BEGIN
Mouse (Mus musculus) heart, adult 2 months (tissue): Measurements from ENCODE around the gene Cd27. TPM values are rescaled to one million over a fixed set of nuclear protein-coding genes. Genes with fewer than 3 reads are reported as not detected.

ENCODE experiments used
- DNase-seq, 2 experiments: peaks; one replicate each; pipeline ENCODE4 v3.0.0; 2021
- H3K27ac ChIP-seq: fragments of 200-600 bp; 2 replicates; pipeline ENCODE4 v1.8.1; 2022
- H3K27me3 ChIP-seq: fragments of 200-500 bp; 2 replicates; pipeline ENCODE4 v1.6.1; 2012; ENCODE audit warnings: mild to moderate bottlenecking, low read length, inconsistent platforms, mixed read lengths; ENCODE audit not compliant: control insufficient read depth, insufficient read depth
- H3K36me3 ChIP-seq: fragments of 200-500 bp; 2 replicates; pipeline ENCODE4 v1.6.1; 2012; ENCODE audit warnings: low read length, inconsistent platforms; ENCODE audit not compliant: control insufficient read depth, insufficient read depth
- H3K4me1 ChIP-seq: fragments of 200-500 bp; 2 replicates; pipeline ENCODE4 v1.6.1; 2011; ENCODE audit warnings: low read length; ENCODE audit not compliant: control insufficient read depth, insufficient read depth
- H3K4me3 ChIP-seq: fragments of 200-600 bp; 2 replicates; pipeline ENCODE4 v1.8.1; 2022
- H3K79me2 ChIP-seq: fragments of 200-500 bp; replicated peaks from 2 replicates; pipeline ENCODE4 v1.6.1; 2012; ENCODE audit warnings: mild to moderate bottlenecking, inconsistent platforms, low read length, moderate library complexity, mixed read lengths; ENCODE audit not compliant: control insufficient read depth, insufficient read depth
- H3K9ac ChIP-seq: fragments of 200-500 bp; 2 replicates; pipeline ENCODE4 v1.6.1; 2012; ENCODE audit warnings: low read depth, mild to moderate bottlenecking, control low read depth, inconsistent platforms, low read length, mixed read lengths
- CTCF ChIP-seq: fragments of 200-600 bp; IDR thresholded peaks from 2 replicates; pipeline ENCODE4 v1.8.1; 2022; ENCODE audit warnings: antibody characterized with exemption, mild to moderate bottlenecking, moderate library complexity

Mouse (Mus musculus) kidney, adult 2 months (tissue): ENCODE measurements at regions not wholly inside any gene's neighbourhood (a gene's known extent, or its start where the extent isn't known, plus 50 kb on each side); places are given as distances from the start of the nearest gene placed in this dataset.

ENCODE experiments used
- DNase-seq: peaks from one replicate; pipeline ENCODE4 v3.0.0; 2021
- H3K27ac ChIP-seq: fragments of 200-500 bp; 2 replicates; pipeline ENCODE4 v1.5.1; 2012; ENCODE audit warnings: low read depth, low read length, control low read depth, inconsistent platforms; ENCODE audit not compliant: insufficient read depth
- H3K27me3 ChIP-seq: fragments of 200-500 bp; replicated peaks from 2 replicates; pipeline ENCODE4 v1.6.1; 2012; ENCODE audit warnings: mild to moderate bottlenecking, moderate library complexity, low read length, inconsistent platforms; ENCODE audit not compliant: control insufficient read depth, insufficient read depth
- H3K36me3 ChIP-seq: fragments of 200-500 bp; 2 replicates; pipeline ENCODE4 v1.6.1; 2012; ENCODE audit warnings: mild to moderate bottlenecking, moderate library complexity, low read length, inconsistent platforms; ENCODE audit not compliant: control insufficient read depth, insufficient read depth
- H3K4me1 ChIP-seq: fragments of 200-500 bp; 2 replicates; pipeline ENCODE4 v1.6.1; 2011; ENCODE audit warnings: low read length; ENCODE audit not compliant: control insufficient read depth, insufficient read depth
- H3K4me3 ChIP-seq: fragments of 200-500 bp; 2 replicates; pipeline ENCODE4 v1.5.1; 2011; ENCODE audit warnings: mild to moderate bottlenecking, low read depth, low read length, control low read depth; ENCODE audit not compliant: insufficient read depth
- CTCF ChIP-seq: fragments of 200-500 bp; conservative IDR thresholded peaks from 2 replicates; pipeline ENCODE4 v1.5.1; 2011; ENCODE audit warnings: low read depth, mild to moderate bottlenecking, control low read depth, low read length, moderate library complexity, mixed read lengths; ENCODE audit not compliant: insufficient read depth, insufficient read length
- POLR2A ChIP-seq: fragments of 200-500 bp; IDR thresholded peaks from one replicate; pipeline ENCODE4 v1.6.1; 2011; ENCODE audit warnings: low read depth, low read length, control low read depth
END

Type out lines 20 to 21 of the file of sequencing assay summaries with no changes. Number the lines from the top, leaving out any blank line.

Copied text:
- CTCF ChIP-seq: fragments of 200-500 bp; conservative IDR thresholded peaks from 2 replicates; pipeline ENCODE4 v1.5.1; 2011; ENCODE audit warnings: low read depth, mild to moderate bottlenecking, control low read depth, low read length, moderate library complexity, mixed read lengths; ENCODE audit not compliant: insufficient read depth, insufficient read length
- POLR2A ChIP-seq: fragments of 200-500 bp; IDR thresholded peaks from one replicate; pipeline ENCODE4 v1.6.1; 2011; ENCODE audit warnings: low read depth, low read length, control low read depth